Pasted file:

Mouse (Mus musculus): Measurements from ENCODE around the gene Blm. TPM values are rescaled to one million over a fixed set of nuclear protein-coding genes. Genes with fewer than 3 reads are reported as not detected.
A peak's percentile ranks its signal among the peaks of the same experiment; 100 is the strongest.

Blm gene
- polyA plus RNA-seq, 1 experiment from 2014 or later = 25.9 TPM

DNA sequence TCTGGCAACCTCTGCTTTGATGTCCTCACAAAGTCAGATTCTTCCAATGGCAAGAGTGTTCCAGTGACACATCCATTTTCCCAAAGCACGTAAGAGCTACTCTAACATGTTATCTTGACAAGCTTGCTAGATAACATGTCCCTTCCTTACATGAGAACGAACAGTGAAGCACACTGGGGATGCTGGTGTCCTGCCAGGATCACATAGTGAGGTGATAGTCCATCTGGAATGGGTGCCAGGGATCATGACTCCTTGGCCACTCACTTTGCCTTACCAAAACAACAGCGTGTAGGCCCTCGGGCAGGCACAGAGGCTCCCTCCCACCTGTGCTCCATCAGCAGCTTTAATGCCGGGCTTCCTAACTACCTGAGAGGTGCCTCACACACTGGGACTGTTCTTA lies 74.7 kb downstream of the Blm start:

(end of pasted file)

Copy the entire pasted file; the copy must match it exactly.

Mouse (Mus musculus): Measurements from ENCODE around the gene Blm. TPM values are rescaled to one million over a fixed set of nuclear protein-coding genes. Genes with fewer than 3 reads are reported as not detected.
A peak's percentile ranks its signal among the peaks of the same experiment; 100 is the strongest.

Blm gene
- polyA plus RNA-seq, 1 experiment from 2014 or later = 25.9 TPM

DNA sequence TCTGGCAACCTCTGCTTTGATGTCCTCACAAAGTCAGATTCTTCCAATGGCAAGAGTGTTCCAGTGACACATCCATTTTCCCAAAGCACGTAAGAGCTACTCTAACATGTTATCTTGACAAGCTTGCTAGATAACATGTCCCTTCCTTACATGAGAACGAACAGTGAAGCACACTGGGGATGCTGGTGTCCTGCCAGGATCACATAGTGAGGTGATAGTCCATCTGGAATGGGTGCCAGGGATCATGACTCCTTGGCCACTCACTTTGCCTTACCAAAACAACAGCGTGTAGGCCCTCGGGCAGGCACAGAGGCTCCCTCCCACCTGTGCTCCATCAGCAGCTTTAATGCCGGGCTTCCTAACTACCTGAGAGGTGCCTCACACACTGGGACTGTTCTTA lies 74.7 kb downstream of the Blm start: